Good teachers make good schools. Great teachers make great schools. Brilliant teachers make brilliant schools.
This is a simple truth about education. No amount of tinkering with the structure of schools, with the component parts of the curriculum or with how we assess pupils, is ever going to circumvent this fundamental reality. Talented teachers underpin all educational success, all the time, everywhere.
Subject knowledge is a vital component of good teaching. However, The Times (24th Jan) reports that many applicants for primary school teacher training courses are failing new tests in simple maths and spelling. Until recently, GCSE grades C in English and in Maths were deemed sufficient to enter teacher training. Given the low academic level of GCSE, such grades are little more than certification of incompetence. The B grades, now required, are scarcely more credible, given the extent of GCSE grade inflation.
Why, then, are politicians telling us that we have the best generation of teachers, and trainee teachers, ever? Back in 2003, Schools Minister, David Miliband was proclaiming that “Ofsted have (sic) previously said we have the best generation of teachers ever, now they say we have the best teacher trainees ever.”
The boasting continued. At the 2010 Labour Party Conference, Ed Balls, the shadow Secretary of State for Education, announced that 13 years of Labour government had produced, “The best generation of teachers we have ever had”.
Not to be outdone, the current Coalition Government has been repeating the mantra of “best ever”. Its November 2010 White Paper, The Importance of Teaching, stated: “There is no question that teaching standards have increased in this country in recent decades and that the current cohort of trainees is one of our best ever.” The Government confirmed this judgement the following year. A DfE publication about teacher training stated that, “…we have in our schools today the best generation of teachers we have ever had”.
Less there be any doubt, the message continues to be hammered home. At the Conservative Party conference in 2013, the then Education Secretary, Michael Gove, was unequivocal in his praise for teachers: “…We have the best generation of teachers ever in our classrooms – including the very best generation ever of young teachers …”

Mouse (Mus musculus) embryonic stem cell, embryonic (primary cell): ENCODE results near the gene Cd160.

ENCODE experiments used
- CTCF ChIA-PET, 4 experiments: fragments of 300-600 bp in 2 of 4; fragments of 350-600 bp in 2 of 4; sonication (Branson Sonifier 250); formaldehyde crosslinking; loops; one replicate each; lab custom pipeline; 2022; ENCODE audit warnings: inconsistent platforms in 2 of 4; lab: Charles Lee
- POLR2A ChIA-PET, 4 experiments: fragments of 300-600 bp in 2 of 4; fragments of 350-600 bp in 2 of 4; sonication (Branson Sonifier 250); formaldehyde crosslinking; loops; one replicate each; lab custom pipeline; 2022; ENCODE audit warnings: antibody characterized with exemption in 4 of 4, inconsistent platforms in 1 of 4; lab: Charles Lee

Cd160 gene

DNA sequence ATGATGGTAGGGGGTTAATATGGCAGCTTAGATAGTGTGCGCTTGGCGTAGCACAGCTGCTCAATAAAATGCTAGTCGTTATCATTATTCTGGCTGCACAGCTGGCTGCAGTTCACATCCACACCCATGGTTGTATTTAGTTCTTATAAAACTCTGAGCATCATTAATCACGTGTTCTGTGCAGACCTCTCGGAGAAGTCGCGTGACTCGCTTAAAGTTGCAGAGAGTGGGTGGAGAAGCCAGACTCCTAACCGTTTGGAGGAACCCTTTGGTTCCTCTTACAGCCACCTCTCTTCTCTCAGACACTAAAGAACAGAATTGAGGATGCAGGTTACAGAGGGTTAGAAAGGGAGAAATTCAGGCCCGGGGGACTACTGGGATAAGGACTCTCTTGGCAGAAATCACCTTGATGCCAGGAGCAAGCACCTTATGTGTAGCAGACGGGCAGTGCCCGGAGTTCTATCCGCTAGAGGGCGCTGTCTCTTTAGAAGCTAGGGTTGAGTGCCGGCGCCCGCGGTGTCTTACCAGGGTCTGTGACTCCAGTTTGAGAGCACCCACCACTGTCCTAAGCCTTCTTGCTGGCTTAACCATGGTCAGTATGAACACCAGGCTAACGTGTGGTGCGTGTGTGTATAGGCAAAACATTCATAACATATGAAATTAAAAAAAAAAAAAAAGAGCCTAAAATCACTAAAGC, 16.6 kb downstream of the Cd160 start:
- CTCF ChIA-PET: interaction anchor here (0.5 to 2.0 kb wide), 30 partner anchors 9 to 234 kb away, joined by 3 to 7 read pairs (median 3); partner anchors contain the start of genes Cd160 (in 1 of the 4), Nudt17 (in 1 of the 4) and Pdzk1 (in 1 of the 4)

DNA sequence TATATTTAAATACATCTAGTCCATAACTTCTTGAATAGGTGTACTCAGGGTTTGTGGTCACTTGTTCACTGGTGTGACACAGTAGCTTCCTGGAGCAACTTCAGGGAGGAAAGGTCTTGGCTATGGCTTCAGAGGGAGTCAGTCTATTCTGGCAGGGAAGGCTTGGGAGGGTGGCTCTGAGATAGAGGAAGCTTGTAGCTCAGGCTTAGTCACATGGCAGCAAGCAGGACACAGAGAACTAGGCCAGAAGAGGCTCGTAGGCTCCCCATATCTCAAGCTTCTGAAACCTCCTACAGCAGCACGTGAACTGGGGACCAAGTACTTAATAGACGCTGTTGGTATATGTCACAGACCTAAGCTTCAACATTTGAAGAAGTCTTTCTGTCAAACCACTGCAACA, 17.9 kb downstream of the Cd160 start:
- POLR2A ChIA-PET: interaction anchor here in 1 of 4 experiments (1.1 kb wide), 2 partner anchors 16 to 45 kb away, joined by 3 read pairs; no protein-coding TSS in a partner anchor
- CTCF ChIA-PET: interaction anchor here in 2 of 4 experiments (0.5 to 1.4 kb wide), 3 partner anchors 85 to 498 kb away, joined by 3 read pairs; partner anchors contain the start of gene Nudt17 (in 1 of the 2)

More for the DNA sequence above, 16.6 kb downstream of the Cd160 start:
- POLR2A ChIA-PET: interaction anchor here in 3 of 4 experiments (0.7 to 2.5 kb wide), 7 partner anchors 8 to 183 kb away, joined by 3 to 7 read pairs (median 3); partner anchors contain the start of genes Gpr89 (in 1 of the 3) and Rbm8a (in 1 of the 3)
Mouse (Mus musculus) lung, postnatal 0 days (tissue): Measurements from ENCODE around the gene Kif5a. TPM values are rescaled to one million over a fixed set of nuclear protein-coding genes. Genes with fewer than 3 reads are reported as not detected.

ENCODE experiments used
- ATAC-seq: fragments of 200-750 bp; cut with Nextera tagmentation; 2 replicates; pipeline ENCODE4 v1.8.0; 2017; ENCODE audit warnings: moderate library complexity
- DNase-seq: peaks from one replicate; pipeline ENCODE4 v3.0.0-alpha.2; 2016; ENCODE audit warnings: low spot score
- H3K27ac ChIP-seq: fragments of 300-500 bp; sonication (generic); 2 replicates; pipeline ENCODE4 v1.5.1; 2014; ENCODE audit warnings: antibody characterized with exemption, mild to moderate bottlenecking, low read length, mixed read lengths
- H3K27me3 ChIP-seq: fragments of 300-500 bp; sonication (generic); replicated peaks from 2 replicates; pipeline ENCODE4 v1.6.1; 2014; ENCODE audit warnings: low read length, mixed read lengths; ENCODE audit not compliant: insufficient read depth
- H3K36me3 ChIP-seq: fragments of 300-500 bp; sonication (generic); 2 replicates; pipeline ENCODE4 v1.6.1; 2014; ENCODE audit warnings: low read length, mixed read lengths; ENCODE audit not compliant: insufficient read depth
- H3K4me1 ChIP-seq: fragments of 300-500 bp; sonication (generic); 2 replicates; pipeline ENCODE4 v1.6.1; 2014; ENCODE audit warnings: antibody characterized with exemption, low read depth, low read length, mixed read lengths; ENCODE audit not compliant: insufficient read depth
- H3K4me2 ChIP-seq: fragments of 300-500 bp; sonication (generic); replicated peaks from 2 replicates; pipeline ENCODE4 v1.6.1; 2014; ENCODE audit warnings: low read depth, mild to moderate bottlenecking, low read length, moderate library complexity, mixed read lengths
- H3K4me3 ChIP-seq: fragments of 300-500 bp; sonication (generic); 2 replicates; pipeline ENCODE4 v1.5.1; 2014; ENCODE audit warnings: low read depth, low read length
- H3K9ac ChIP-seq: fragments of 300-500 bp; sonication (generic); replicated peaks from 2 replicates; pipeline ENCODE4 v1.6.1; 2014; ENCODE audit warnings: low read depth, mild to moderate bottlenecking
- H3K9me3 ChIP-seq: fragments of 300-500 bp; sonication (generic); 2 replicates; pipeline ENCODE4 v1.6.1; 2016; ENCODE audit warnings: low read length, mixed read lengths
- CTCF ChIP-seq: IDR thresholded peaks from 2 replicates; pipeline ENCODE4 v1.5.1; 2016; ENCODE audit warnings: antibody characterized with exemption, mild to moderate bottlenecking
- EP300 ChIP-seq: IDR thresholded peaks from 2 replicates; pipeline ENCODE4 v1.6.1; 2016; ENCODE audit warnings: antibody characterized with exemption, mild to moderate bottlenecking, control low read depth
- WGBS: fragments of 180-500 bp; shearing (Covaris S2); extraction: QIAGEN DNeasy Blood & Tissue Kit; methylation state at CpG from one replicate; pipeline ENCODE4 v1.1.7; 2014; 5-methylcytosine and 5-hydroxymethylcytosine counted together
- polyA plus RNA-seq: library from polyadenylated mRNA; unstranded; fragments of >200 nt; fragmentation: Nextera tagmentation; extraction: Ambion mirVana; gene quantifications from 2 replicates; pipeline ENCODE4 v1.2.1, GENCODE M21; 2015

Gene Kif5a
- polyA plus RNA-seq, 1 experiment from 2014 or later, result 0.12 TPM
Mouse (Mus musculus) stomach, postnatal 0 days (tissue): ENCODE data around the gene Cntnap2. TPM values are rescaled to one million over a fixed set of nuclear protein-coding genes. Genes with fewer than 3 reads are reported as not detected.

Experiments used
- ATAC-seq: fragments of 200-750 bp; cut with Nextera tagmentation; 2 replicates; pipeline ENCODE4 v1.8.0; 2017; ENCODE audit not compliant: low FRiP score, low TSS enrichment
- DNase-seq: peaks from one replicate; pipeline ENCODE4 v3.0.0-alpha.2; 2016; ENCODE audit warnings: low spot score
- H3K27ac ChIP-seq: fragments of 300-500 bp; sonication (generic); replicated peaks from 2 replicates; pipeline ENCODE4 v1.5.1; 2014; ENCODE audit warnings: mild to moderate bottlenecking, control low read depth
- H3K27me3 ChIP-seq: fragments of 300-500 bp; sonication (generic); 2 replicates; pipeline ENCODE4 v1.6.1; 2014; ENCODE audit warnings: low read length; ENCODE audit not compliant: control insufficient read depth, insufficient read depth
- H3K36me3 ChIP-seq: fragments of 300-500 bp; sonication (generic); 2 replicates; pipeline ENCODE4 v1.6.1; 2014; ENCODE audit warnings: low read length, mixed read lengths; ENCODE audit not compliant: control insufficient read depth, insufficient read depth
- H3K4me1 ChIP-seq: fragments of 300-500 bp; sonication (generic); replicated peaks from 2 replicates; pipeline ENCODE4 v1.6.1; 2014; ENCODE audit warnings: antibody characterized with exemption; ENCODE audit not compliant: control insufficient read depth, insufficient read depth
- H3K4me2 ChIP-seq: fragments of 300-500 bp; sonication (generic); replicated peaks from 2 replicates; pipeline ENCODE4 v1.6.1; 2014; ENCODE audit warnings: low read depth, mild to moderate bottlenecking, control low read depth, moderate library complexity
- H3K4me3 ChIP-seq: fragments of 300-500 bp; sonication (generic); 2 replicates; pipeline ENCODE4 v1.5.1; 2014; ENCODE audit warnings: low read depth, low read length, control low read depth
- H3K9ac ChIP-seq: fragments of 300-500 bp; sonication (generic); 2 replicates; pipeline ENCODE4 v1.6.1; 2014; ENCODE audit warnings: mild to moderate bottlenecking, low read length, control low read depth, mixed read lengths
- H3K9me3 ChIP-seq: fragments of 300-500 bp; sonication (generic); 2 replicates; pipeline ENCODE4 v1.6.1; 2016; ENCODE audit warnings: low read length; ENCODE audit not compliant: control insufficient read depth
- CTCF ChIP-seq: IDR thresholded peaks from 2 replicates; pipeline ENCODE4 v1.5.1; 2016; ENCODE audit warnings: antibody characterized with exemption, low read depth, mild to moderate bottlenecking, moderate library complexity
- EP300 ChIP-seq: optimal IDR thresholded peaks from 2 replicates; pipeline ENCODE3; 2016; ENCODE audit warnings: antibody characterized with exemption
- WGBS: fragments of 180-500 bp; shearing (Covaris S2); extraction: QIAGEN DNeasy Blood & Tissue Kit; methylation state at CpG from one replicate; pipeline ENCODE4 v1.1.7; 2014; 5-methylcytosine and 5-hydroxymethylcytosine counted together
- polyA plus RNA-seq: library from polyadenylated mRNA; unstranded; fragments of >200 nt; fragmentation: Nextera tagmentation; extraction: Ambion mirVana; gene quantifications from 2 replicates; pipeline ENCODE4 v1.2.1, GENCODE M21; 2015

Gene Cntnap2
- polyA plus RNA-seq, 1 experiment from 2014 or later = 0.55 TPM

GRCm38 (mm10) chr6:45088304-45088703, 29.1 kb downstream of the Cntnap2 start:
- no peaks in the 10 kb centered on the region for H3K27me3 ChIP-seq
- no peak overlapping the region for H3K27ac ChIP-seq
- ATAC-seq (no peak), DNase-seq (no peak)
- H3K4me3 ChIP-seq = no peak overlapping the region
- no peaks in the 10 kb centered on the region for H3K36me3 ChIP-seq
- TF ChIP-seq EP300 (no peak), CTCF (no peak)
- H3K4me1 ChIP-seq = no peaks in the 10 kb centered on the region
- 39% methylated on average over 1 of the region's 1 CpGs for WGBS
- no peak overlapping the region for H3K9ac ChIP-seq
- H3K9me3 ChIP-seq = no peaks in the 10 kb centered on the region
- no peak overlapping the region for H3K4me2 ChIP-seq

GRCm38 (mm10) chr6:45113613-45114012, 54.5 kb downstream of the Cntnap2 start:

The mood of self-congratulation is endemic and all pervasive. Should we believe it? In terms of educational attainment, the OECD reports our relative decline internationally. Employers complain about the poor quality of school-leavers and look increasingly to immigrant labour. Universities are running remedial catch-up courses for new undergraduates.
A revised National Curriculum is in place that is supposed to be tougher but it seems that many teachers are struggling to teach it. The basic building blocks of English grammar, for example, are proving a real challenge for teachers who were never taught such things themselves. When I made this point on BBC Breakfast TV, a teacher challenged my concerns. In response, I asked him, ‘on-air’, to demonstrate that he could write a sentence. He appeared to suffer from a ‘panic attack’ and had to be rescued by the presenters!
As teachers we spend a lot of time telling children about the importance of honesty. We should not lower the ‘honesty bar’ for politicians. We have some great teachers but we have at least as many useless teachers. Pupils know this all too well and so do parents. This is far from a ‘golden age’ of teaching. It time for politicians to ‘come clean’. Only then will we be in a position to compete with the best education systems around the world.